The findings were unsurprisingly mixed. Crypto analysts are split down the middle when it comes to the Libra cryptocurrency. Some 45% said that they planned to use Libra while 48% stated that they would avoid it completely. Among the most common reasons for sidestepping Zuckerberg’s creation are a lack of trust in Facebook (29%), the cryptocurrency’s inherently centralised nature (31%), and concerns over data privacy (11%).
Those in favour of Facebook’s currency believe that Libra will be the catalyst to mass adoption of cryptocurrencies in general. This, they argue, can only be a good thing for the industry at large.
Interestingly, while many remain distrustful of the social media company’s motives and the possible negative outcomes, more than 75% of respondents believe that it’s just a matter of time before another major player announces its own cryptocurrency. Some 22% believe it will be Amazon, while 14% cited Google, 10% Apple, and 8.5% Walmart.
Co-founder and CTO of Cindicator, Yuri Lobyntsev, said:
“We see that trust is the biggest issue for Libra. I think Mark Zuckerberg will get flak from everybody, including regulators and investors. He’d have to go through fire and water to keep control over his position at Facebook. If he withstands this heat and secures Libra on idealistic principles, this will be a revolution and the largest monopoly on the planet.”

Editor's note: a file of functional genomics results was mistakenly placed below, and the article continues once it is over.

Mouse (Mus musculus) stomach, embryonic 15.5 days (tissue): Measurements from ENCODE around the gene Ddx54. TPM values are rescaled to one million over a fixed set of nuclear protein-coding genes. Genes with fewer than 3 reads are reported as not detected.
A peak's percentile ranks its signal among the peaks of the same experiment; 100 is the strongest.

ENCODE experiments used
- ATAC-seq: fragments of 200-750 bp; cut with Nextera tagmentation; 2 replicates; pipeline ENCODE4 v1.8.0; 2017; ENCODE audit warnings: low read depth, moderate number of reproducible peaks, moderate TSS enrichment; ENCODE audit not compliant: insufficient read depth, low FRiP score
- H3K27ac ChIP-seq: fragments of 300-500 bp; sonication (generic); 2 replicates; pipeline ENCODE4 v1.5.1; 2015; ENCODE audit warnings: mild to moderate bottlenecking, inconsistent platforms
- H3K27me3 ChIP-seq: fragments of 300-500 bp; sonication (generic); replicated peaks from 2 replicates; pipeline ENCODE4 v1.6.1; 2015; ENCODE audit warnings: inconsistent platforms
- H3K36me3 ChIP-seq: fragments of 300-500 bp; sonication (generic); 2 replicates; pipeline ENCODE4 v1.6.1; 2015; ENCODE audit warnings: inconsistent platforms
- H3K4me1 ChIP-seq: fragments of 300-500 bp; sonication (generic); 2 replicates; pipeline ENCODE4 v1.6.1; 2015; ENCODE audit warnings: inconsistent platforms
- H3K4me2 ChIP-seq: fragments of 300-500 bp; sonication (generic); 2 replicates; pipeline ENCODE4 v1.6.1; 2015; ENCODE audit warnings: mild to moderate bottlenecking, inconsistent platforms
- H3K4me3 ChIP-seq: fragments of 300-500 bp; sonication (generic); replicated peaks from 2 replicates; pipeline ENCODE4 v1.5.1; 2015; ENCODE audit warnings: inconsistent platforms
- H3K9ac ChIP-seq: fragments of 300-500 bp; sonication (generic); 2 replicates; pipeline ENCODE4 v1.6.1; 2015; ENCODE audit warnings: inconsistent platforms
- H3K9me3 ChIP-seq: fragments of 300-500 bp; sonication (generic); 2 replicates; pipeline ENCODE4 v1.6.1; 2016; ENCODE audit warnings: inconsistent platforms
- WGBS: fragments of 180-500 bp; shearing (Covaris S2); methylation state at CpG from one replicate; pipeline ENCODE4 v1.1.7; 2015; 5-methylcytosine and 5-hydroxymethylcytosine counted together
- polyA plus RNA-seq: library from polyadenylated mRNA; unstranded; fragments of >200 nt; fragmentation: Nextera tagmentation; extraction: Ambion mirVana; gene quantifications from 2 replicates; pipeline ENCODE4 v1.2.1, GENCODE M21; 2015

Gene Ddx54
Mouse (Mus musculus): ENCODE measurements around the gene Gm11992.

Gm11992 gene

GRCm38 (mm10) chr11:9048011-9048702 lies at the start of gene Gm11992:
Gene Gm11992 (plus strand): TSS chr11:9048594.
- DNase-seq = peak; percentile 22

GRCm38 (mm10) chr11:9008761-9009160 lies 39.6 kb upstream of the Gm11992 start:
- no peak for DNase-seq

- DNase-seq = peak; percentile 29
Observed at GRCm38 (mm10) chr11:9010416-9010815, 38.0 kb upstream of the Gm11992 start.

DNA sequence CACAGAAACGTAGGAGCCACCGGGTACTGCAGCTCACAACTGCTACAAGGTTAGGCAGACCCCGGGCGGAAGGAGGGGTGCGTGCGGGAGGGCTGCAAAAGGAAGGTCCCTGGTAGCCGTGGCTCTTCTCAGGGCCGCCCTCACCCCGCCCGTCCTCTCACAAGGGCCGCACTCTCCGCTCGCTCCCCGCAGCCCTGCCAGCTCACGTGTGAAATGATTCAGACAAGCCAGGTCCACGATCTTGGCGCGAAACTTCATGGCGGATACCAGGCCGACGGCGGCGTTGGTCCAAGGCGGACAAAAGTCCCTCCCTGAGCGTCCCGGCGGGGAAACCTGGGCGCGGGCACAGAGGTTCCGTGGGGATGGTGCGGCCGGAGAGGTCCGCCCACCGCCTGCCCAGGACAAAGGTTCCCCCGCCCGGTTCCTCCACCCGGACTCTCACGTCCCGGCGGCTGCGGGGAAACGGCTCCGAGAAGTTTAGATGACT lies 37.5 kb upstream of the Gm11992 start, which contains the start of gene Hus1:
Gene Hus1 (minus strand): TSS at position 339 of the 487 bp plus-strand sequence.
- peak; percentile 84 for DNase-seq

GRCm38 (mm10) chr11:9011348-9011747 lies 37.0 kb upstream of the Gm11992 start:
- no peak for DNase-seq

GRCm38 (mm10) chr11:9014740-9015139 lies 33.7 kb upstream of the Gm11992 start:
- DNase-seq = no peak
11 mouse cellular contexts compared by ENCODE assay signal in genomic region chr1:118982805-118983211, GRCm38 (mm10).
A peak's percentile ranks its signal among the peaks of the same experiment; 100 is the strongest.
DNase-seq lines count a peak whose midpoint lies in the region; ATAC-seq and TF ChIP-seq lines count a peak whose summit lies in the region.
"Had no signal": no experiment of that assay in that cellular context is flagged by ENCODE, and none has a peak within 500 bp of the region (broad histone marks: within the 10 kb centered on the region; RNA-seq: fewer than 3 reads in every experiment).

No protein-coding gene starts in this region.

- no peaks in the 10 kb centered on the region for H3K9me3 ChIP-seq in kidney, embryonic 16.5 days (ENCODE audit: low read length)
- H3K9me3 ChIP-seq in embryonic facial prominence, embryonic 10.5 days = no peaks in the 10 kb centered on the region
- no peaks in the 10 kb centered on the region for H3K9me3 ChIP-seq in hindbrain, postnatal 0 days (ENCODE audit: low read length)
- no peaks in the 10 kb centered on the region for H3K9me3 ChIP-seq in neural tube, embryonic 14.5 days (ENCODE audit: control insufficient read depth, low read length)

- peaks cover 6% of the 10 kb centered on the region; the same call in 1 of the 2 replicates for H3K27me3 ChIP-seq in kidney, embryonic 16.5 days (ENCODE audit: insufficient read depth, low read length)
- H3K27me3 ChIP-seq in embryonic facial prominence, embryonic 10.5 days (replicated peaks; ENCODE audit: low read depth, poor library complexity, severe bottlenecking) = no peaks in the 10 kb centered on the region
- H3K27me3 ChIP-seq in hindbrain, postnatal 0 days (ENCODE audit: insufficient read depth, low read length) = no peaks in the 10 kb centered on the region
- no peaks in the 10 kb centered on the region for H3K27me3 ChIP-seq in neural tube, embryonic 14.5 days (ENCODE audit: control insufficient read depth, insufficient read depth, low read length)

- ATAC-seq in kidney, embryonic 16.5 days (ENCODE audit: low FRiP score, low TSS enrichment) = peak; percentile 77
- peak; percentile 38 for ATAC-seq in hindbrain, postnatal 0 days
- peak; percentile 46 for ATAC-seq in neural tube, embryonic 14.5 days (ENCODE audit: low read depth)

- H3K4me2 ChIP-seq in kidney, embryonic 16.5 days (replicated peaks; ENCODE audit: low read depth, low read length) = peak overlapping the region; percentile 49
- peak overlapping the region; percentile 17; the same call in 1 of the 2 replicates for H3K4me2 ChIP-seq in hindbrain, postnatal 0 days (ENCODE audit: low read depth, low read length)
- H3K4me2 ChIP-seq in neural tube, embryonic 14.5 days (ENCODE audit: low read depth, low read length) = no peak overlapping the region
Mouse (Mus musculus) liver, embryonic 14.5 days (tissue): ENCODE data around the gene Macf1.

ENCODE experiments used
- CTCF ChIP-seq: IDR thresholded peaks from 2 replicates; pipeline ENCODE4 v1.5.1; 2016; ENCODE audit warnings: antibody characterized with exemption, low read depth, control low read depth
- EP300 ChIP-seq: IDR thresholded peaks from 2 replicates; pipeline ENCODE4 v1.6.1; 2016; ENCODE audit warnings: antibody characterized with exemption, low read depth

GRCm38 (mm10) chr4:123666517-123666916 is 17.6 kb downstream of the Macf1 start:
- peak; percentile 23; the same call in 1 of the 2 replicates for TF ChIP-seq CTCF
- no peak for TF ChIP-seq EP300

Is Libra a competitor to Bitcoin?
Whether or not Libra is a competitor to Bitcoin depends on your point of view and which use cases you look at. Fundamentally, Libra is a payment system while Bitcoin has established itself as a store of value. Libra is monitored by centralised institutions whereas Bitcoin runs on a decentralised protocol. The two are different at the very core.
However, if you consider cases such as Argentina or Venezuela, it’s certainly possible that the Libra cryptocurrency will eat into Bitcoin’s market share in these regions simply for ease of use and established brand recognition. However, those analysts bullish on Libra believe that it will be the gateway to crypto for large audiences that have never used (or even heard of) it before.
Moreover, while Libra will be pegged to a basket of global fiat currencies and has an almost ETF-like structure, it certainly doesn’t present the same opportunities for investment as other cryptocurrencies like Bitcoin.
According to the Cindicator report, Libra’s biggest competitors are more likely to be Telegram’s mysterious TON, Binance’s Venus, TAP on MakerDAO, and even China’s central bank digital currency, as well as other potential new entrants.
Facebook’s cryptocurrency could potentially help a lot of people around the world and bring new eyes to cryptocurrencies in general. However, there are few people jumping up and down on the sidelines awaiting its arrival.
The cryptocurrency industry, just like the wider outside world, is undecided and divided, and it seems that Zuckerberg will have to do a whole lot more before Libra is accepted and welcomed.